In the liturgical calendar, Pentecost is considered the culmination of the Easter season, and indeed the experience of Pentecost *is* the experience of Easter: He is risen. *We* are risen! Pentecost was the moment of epiphany, coming at first to a few, the earliest followers of Jesus, and then spreading through ever-widening circles into the world. Pentecost was their dramatic and experiential realization that the same Spirit that had breathed in and empowered Jesus also breathed in and empowered them.

    And in this was their hope: There is no power, no persecution, that can destroy the Spirit that dwells in all and is continually reborn to inspire the growth of the Divine Reign.

    You can kill Jesus, but you cannot kill the Spirit that was in him. You can kill his followers, but you cannot kill the Spirit that lived also in them. You can kill, maim, torment, wound, bend, and break people, harass and persecute and oppress and discriminate against people, treat people unjustly and turn against them without cause, mutilate them in body and wear them down in mind even to the point that they no longer have the strength or ability to actively manifest the living presence of the indomitable Spirit, but still the Spirit endures.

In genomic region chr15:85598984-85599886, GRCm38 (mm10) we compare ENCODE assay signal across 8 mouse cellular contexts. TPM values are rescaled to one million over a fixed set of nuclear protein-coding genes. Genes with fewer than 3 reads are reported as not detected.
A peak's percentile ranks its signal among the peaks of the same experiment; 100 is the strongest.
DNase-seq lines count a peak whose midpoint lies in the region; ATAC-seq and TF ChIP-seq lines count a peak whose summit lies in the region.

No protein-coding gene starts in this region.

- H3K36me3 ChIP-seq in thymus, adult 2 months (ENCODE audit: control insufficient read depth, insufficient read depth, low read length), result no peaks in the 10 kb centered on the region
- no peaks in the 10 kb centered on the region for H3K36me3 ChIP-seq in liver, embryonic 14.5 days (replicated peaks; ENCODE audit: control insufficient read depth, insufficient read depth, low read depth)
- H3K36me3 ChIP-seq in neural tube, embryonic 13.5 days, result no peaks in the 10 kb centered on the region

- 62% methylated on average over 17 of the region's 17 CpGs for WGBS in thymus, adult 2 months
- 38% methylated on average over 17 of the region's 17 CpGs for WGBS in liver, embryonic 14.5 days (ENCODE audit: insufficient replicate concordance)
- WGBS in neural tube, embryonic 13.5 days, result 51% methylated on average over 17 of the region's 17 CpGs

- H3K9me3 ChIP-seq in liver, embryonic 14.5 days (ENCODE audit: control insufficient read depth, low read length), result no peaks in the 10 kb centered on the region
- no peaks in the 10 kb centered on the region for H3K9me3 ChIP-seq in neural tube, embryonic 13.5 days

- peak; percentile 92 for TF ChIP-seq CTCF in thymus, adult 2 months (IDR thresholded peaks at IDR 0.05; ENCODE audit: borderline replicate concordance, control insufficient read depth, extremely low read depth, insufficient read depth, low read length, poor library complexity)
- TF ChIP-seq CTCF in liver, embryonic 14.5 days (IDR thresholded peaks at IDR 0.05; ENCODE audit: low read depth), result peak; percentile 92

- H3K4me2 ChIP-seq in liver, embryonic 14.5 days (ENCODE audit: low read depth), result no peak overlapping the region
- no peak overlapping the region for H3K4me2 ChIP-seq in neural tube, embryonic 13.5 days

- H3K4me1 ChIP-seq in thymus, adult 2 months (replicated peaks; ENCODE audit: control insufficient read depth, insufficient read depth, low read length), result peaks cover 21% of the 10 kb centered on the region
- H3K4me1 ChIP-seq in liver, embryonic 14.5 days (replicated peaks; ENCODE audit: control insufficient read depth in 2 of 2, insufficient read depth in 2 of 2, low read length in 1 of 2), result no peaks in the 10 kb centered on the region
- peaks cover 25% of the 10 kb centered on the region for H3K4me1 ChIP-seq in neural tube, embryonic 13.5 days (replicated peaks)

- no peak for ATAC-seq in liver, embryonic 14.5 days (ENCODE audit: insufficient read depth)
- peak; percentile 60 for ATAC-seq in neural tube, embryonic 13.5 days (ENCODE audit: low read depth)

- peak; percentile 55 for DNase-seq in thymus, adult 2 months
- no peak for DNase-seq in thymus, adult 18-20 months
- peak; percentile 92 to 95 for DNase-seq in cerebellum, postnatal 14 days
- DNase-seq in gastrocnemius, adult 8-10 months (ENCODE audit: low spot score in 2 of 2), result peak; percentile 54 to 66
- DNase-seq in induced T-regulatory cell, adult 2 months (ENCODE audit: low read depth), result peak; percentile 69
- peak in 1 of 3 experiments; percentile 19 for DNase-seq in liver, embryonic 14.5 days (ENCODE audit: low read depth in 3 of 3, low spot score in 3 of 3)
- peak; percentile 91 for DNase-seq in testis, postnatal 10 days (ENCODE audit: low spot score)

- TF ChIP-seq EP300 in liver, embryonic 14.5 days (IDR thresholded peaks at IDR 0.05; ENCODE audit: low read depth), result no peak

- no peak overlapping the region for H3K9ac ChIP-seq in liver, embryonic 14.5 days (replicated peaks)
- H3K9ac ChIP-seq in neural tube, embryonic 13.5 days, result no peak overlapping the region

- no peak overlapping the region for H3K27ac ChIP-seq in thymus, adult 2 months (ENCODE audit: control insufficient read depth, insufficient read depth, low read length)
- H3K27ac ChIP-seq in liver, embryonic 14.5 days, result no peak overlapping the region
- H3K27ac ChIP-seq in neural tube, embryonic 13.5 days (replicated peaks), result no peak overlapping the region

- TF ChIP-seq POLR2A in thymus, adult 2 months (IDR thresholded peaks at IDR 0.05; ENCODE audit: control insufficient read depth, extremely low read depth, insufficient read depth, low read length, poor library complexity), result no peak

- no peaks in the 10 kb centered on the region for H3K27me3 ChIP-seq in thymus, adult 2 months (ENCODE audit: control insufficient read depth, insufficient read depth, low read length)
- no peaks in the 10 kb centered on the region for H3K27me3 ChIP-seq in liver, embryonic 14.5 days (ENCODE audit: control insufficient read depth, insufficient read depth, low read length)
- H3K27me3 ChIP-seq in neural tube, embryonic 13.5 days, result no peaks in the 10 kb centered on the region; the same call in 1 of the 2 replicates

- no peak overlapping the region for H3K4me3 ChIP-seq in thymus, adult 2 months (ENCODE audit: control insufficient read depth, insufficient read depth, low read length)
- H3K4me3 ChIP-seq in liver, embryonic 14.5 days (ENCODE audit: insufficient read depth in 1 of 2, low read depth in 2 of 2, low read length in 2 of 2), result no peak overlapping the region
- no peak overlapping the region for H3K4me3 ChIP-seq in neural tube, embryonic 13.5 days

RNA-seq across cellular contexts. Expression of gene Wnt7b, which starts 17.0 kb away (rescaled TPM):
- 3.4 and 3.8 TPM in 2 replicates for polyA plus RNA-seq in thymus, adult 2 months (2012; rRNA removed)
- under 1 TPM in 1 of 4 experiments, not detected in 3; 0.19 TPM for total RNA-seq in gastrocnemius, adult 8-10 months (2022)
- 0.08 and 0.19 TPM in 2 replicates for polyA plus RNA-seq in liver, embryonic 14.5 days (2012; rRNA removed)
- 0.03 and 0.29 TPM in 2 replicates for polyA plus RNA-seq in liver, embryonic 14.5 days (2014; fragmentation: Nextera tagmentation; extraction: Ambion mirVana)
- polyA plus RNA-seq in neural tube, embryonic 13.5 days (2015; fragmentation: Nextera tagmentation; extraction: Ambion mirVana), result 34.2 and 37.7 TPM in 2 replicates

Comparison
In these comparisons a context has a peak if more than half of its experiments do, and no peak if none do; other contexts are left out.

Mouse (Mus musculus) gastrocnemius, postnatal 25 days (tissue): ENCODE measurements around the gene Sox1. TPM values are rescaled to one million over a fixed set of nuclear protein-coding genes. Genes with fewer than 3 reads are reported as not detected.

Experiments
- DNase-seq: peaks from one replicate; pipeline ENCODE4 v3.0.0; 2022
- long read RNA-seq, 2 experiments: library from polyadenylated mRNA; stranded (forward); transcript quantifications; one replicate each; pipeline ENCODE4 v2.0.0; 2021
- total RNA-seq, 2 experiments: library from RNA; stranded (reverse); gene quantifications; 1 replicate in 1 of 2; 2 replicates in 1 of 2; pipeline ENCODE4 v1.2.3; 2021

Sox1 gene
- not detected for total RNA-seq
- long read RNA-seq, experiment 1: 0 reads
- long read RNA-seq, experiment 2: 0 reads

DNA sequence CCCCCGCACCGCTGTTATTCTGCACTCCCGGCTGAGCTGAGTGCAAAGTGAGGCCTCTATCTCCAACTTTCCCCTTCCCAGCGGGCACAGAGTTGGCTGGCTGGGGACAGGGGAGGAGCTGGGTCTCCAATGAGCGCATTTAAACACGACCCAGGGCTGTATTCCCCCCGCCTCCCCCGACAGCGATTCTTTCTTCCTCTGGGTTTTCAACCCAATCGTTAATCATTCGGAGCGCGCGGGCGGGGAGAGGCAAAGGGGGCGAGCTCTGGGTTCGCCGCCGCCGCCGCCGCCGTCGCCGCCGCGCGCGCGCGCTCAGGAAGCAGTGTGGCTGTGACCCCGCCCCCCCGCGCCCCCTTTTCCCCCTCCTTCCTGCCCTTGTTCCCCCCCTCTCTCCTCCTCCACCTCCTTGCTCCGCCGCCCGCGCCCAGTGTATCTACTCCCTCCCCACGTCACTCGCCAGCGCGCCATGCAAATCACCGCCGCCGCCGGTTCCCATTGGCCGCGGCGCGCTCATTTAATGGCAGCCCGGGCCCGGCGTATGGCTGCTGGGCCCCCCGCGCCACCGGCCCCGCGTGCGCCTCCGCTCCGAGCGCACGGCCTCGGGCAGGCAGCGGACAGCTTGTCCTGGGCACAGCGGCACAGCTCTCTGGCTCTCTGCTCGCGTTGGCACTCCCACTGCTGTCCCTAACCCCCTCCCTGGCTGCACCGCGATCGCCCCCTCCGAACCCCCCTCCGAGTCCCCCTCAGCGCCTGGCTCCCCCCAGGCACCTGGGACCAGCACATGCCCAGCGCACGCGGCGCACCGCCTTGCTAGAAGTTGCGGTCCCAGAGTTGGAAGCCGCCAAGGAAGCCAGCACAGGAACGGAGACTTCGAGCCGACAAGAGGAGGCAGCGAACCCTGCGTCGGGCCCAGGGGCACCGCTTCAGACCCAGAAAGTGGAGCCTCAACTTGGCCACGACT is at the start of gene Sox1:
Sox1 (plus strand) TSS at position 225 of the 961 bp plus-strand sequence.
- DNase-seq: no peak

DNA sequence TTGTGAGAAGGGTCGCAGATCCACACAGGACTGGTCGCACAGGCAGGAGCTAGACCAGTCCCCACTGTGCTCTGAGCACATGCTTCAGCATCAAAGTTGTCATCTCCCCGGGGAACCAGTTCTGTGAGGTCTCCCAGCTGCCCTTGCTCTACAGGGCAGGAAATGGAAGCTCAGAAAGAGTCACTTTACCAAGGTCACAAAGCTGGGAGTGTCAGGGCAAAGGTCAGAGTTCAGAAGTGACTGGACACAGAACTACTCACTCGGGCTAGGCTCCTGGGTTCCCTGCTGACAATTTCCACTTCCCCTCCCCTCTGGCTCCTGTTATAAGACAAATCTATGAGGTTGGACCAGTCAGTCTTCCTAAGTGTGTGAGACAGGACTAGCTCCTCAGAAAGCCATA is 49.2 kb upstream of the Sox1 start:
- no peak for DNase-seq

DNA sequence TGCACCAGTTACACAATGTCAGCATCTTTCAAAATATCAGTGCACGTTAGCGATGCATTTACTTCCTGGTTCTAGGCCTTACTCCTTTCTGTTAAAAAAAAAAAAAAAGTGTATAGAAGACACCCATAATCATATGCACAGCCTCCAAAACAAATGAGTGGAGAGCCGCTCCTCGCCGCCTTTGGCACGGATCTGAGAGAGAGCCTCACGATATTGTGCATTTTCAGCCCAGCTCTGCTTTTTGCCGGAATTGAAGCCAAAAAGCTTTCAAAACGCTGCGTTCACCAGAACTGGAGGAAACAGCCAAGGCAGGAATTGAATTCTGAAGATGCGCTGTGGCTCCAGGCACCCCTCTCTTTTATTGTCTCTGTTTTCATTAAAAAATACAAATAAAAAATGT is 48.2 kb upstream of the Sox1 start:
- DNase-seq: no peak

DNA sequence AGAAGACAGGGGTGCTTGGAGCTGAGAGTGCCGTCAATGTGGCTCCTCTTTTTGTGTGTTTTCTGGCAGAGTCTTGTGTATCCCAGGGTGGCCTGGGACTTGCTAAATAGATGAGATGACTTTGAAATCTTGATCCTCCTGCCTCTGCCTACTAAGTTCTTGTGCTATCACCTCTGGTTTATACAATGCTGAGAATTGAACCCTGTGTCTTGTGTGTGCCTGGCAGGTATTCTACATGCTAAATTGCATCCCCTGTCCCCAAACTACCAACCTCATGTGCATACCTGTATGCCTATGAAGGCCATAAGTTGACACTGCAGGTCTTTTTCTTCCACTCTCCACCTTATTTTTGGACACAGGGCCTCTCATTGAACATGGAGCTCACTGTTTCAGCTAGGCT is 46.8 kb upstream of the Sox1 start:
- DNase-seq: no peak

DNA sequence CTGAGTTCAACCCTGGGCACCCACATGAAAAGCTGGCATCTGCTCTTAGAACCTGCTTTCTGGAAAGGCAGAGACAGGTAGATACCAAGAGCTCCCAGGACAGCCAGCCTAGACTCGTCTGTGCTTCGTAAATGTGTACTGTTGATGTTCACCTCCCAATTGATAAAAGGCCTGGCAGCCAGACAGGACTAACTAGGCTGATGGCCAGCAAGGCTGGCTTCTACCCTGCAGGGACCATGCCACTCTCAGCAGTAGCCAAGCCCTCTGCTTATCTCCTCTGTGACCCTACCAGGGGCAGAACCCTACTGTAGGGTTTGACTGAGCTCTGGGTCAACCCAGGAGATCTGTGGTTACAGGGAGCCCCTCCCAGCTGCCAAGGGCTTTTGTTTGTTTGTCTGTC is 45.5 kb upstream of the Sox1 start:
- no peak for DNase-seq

This, to me, is the true message of Easter, and the true meaning of heroism. Suffering and sacrifice may befall us, at times, but we find redemption not in imparting power to suffering and sacrifice itself but in experiencing the power of the Spirit that lives on despite the suffering and sacrifice that people and circumstances inflict upon us.

    The Spirit becomes flesh, again and again and again, and though you may kill its embodiments again and again and again, on the third day it will rise again, the enkindled flame that will never be extinguished.

    • Karyn,

      That’s beautiful, and a wonderful way of tying Pentecost back to Easter, which so often we fail to do. I also appreciate how your reflection takes seriously the pain and suffering of life, and where we find hope n the midst of it.

      Shalom,
      Becca